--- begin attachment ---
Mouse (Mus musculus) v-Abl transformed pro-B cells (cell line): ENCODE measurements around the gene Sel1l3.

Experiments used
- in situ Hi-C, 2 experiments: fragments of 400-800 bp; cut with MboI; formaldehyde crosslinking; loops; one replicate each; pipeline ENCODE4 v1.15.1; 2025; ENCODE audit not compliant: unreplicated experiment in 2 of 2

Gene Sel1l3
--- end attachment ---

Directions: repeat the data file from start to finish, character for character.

Mouse (Mus musculus) v-Abl transformed pro-B cells (cell line): ENCODE measurements around the gene Sel1l3.

Experiments used
- in situ Hi-C, 2 experiments: fragments of 400-800 bp; cut with MboI; formaldehyde crosslinking; loops; one replicate each; pipeline ENCODE4 v1.15.1; 2025; ENCODE audit not compliant: unreplicated experiment in 2 of 2

Gene Sel1l3